Net Neutrality logo over US Capitol Building

Photo via Alberto Ceballos/Flickr (CC-BY-SA) Remix by Jason Reed

Senate push to overturn FCC’s net neutrality decision reaches important threshold

30 Senators have signed on to a Resolution of Disapproval under the Congressional Review Act.


Andrew Wyrich


Published Jan 8, 2018

An effort by lawmakers to force a vote on their attempt to overturn the Federal Communications Commission‘s (FCC) decision to rescind net neutrality rules reached an important threshold on Monday.

Sen. Edward Markey (D-Mass.) announced that 30 senators have signed on to efforts to overturn the FCC’s decision through a Resolution of Disapproval under the Congressional Review Act (CRA).

With the 30 votes, the CRA resolution will receive a full vote in the Senate. In order to overturn the FCC’s net neutrality decision, it would need a majority of senators and members of the House of Representatives to vote in favor of the resolution.

“A big step toward restoring a free and open Internet: with the support of @clairecmc, we now have the 30 votes we need to force a vote on my CRA to reverse the repeal of #NetNeutrality!” Markey wrote on Twitter.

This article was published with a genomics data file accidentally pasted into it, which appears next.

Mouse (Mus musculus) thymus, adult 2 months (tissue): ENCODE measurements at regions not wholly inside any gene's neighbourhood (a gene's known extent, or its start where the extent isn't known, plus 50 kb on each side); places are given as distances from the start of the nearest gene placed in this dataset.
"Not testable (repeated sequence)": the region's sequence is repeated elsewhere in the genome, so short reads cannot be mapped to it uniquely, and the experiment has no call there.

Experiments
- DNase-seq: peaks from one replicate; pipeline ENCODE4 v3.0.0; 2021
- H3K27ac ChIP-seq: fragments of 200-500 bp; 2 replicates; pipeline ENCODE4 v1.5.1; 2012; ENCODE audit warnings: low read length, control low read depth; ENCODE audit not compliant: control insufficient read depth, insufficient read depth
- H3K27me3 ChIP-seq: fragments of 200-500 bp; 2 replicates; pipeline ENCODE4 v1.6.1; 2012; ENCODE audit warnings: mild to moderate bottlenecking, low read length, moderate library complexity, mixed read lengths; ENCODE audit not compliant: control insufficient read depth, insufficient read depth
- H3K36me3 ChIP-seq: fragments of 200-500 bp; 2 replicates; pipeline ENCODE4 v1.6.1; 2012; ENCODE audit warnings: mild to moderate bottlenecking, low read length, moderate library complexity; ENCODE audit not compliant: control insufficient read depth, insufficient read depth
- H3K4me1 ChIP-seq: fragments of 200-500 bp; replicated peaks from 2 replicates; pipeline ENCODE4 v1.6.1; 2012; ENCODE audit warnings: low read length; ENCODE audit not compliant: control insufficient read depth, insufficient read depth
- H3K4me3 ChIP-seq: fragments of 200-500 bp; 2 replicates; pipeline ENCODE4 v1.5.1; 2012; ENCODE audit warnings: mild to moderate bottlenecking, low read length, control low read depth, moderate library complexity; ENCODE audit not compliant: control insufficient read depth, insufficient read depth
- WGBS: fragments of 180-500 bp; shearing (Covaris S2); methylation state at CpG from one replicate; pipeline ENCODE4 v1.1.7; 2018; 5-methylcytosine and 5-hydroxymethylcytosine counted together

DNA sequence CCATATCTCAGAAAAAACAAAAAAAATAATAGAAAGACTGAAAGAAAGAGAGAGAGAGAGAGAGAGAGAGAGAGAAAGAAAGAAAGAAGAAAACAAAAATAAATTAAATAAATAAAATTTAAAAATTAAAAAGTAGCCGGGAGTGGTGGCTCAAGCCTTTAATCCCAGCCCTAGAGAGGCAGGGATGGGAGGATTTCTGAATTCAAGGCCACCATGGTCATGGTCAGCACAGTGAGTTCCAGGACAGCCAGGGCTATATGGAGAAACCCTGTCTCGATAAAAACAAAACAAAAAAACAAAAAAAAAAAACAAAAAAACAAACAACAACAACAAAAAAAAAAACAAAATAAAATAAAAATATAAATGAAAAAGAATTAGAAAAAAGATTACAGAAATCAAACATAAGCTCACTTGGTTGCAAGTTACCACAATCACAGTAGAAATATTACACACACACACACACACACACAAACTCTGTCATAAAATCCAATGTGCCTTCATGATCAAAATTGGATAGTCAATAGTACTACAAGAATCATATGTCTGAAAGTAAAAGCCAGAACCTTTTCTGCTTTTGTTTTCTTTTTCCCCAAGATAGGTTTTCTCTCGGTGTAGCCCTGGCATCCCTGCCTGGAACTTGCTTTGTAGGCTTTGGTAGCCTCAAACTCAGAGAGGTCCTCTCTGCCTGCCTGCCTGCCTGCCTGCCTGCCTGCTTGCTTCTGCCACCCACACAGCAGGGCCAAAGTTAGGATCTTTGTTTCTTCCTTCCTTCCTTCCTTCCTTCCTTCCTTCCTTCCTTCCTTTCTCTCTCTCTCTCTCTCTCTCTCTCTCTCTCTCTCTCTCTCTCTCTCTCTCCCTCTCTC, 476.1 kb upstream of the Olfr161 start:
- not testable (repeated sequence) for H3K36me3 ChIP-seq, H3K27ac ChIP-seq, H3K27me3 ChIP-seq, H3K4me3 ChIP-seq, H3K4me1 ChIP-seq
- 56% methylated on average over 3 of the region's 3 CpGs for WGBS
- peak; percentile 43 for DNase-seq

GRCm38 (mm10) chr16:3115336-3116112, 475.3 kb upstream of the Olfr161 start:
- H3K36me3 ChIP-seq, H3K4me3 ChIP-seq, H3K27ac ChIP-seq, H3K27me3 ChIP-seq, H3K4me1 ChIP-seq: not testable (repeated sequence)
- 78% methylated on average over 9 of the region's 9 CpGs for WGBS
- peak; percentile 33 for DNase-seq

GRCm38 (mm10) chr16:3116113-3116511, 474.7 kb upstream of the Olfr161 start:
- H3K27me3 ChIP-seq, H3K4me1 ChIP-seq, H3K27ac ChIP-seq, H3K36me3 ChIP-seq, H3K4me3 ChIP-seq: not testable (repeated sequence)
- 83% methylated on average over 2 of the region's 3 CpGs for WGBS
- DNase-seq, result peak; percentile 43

The FCC voted 3 to 2, down party lines, to repeal net neutrality protections in early December.

Critics fear the decision to repeal the rules, which require that all internet traffic be treated equally, opens the door for internet service providers (ISPs) to “slow down” or “speed up” certain internet traffic.

Evan Greer, a campaign director internet advocacy group Fight for the Future, said the CRA vote will force lawmakers to “go on the record” to show their support of net neutrality ahead of the 2018 midterms.

“Millions of people from across the political spectrum fought hard to win the Title II net neutrality protections that the FCC just callously slashed at the behest of telecom lobbyists,” Greer said in a statement. “The Congressional Review Act gives Congress the power to reverse that corrupt and illegitimate decision and restore the basic protections that enable free expression, creativity, and innovation online. Any lawmaker foolish enough to be on the wrong side of history by voting against the free and open Internet will regret it come election day.”

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*First Published: Jan 8, 2018, 1:51 pm CST